Yes! Dogs can eat Jicama, however, not all parts of Jicama are safe for dogs. Like apples, dogs should eat the fleshy edible part only. The skin, stem, leaves, and seeds shouldn't be eaten.
The plant contains a toxin rotenone concentrated in the leaves, stem, and seed pods. Jicama is rich in fiber being a source of inulin (prebiotic fiber) that aids digestion. The bulb is also rich in vitamins and minerals that are important for healthy dogs.
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Jicama is a vine popular for its edible tuberous roots. The globe-shaped root vegetable belongs to the bean family and is native to Mexico hence the names: Mexican turnip, Mexican potato or Mexican yam.
1. Inulin Benefits
Jicama is rich in prebiotic fiber (inulin). The fiber contains friendly bacteria critical for good digestive system health. The gut of humans, as well as dogs, needs bacteria to function optimally. Inulin increases the amount of friendly bacteria in your dog's gut to prevent infection, get rid of bad bacteria, and stimulate your dog's immune system. Inulin also boosts bowel movements. The benefits of inulin discussed above highlight why it is common in dog food.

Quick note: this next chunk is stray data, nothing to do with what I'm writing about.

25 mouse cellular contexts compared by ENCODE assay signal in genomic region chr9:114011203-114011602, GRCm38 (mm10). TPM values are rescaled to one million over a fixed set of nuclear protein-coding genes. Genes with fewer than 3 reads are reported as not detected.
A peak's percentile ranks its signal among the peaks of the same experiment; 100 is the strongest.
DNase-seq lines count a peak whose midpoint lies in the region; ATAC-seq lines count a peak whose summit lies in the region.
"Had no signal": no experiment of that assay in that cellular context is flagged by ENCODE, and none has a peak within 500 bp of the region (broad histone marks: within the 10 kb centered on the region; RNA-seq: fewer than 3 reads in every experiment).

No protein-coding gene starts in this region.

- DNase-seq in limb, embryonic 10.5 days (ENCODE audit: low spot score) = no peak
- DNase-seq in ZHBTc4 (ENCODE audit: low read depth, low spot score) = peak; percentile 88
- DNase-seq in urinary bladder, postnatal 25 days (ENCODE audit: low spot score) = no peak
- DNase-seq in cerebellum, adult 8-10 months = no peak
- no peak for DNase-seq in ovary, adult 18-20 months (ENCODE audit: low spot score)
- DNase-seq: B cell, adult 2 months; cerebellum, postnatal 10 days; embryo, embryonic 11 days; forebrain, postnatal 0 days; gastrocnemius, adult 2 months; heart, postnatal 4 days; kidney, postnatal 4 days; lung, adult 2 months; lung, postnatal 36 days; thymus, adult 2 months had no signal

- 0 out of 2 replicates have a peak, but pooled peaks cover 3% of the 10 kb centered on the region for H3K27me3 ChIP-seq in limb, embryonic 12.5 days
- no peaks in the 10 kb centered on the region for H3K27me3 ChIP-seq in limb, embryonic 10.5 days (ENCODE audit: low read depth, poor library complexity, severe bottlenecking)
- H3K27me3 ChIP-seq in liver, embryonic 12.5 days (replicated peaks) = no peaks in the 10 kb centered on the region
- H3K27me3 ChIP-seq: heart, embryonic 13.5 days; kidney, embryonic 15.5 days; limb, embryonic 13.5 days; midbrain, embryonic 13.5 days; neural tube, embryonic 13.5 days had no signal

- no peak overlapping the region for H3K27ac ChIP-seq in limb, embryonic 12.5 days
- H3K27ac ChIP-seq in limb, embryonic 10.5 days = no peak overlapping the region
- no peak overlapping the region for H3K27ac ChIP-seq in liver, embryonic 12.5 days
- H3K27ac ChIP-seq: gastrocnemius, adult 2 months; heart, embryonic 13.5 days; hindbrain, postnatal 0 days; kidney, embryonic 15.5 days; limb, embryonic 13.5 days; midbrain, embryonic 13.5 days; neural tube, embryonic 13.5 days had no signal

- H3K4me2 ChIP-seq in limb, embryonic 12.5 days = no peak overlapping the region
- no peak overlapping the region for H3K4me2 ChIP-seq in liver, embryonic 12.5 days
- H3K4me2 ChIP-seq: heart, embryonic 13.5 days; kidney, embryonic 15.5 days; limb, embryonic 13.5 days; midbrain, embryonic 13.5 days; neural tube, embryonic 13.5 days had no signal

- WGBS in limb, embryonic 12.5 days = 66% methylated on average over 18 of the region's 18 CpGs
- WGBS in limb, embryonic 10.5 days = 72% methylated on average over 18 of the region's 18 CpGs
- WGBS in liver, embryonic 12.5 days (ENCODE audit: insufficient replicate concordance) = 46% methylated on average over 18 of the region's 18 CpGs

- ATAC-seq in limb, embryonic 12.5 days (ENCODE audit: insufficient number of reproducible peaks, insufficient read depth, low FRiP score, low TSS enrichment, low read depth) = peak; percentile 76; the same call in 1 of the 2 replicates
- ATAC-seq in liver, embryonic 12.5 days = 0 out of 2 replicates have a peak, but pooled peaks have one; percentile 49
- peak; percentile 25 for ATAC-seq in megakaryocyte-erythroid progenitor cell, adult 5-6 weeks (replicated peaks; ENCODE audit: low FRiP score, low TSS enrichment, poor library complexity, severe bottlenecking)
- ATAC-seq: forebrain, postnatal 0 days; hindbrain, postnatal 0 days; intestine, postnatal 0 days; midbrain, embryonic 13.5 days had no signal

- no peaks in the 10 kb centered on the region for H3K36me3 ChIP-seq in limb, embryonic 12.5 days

2. Antioxidant Benefits
Jicama also contains essential antioxidants like Vitamin A, C, and E. Your dog needs Vitamin A for growth, good immunity, and cell functions. Vitamin C is a vital antioxidant. Vitamin E offers immune system benefits, among other benefits like improved skin and coat health. The vitamin also helps to reduce cardiovascular disease risks in dogs.
3. Mineral Benefits
Jicama is a rich source of minerals such as calcium and phosphorous, which are critical for good bone and cartilage health. These minerals are also critical for hormonal health.
4. Potassium Benefits
Jicama is also packed with potassium, which is crucial for proper heart, digestive system, and muscle functions.
5. Low Calorie Benefits
Since Jicama is low in calories; it can help dogs with weight-related issues. Low-calorie diets are also recommended for dogs with diabetes and pancreatic issues.